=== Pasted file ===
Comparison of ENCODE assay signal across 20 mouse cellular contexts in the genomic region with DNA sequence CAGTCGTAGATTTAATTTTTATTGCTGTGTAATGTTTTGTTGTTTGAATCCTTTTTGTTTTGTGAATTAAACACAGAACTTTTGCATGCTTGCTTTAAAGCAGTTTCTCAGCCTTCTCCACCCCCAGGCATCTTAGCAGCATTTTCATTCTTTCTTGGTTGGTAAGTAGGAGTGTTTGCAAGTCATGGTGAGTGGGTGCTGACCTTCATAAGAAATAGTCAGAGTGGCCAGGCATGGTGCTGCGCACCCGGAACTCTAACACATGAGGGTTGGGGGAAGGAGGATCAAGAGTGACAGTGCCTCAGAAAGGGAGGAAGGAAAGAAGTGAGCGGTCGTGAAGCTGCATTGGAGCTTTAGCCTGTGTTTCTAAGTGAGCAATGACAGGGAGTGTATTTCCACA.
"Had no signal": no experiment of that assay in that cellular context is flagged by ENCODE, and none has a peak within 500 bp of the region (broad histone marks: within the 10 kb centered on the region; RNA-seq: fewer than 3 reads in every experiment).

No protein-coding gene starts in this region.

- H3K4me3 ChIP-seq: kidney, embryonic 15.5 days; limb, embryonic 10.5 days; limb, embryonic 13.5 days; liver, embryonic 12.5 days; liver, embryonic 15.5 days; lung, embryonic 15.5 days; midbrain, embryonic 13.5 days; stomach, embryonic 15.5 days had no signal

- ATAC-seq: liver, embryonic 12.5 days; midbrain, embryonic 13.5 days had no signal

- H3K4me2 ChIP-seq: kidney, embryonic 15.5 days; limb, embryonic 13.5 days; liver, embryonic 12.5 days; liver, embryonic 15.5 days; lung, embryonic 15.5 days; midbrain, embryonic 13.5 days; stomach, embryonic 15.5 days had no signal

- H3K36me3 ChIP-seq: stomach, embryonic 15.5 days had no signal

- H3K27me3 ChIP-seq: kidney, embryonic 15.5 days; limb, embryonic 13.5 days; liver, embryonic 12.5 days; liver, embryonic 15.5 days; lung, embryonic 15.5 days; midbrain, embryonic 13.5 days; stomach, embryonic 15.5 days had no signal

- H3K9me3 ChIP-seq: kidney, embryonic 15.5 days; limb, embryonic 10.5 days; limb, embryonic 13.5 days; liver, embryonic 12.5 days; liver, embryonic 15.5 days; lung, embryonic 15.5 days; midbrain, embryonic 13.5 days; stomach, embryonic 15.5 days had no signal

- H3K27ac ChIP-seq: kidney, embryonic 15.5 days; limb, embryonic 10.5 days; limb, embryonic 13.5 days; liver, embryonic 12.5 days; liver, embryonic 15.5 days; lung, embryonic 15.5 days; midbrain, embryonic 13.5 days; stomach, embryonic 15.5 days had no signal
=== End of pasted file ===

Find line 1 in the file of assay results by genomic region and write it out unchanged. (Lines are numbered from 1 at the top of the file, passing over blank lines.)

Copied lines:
Comparison of ENCODE assay signal across 20 mouse cellular contexts in the genomic region with DNA sequence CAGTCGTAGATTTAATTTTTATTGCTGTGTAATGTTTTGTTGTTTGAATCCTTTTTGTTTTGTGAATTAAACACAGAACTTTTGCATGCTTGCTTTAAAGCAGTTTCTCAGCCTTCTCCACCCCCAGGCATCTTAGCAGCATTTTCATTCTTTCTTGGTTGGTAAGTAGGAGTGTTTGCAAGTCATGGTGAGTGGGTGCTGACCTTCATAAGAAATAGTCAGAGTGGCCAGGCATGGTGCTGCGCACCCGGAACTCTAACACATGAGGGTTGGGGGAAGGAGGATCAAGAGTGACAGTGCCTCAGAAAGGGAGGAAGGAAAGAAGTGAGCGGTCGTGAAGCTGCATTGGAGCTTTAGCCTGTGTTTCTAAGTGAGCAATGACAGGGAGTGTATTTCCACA.